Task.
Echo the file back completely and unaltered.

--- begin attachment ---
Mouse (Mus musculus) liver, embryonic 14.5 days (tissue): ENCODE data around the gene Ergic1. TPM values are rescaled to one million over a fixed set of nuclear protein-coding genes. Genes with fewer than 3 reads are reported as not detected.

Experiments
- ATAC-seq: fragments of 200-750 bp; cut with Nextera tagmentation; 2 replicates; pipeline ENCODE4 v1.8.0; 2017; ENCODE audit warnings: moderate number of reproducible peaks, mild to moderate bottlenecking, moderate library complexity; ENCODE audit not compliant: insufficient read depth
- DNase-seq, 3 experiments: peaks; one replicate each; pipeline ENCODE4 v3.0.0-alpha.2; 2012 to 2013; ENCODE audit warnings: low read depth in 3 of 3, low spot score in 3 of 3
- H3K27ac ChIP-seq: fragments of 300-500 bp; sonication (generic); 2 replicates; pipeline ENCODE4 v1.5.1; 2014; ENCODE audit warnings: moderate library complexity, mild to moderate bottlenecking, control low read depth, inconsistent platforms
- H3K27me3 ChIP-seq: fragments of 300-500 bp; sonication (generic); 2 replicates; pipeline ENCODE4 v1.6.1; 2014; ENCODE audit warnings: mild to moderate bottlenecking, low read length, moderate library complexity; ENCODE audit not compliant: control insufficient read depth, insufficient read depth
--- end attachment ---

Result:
Mouse (Mus musculus) liver, embryonic 14.5 days (tissue): ENCODE data around the gene Ergic1. TPM values are rescaled to one million over a fixed set of nuclear protein-coding genes. Genes with fewer than 3 reads are reported as not detected.

Experiments
- ATAC-seq: fragments of 200-750 bp; cut with Nextera tagmentation; 2 replicates; pipeline ENCODE4 v1.8.0; 2017; ENCODE audit warnings: moderate number of reproducible peaks, mild to moderate bottlenecking, moderate library complexity; ENCODE audit not compliant: insufficient read depth
- DNase-seq, 3 experiments: peaks; one replicate each; pipeline ENCODE4 v3.0.0-alpha.2; 2012 to 2013; ENCODE audit warnings: low read depth in 3 of 3, low spot score in 3 of 3
- H3K27ac ChIP-seq: fragments of 300-500 bp; sonication (generic); 2 replicates; pipeline ENCODE4 v1.5.1; 2014; ENCODE audit warnings: moderate library complexity, mild to moderate bottlenecking, control low read depth, inconsistent platforms
- H3K27me3 ChIP-seq: fragments of 300-500 bp; sonication (generic); 2 replicates; pipeline ENCODE4 v1.6.1; 2014; ENCODE audit warnings: mild to moderate bottlenecking, low read length, moderate library complexity; ENCODE audit not compliant: control insufficient read depth, insufficient read depth